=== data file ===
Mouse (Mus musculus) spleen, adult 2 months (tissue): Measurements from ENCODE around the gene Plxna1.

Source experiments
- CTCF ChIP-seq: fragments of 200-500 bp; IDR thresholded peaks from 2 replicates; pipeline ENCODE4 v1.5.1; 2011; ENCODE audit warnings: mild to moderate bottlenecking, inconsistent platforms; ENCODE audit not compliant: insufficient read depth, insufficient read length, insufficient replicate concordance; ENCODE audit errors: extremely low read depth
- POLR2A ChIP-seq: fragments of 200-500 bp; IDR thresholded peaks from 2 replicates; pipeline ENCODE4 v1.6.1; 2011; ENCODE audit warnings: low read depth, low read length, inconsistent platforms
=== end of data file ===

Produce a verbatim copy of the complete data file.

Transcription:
Mouse (Mus musculus) spleen, adult 2 months (tissue): Measurements from ENCODE around the gene Plxna1.

Source experiments
- CTCF ChIP-seq: fragments of 200-500 bp; IDR thresholded peaks from 2 replicates; pipeline ENCODE4 v1.5.1; 2011; ENCODE audit warnings: mild to moderate bottlenecking, inconsistent platforms; ENCODE audit not compliant: insufficient read depth, insufficient read length, insufficient replicate concordance; ENCODE audit errors: extremely low read depth
- POLR2A ChIP-seq: fragments of 200-500 bp; IDR thresholded peaks from 2 replicates; pipeline ENCODE4 v1.6.1; 2011; ENCODE audit warnings: low read depth, low read length, inconsistent platforms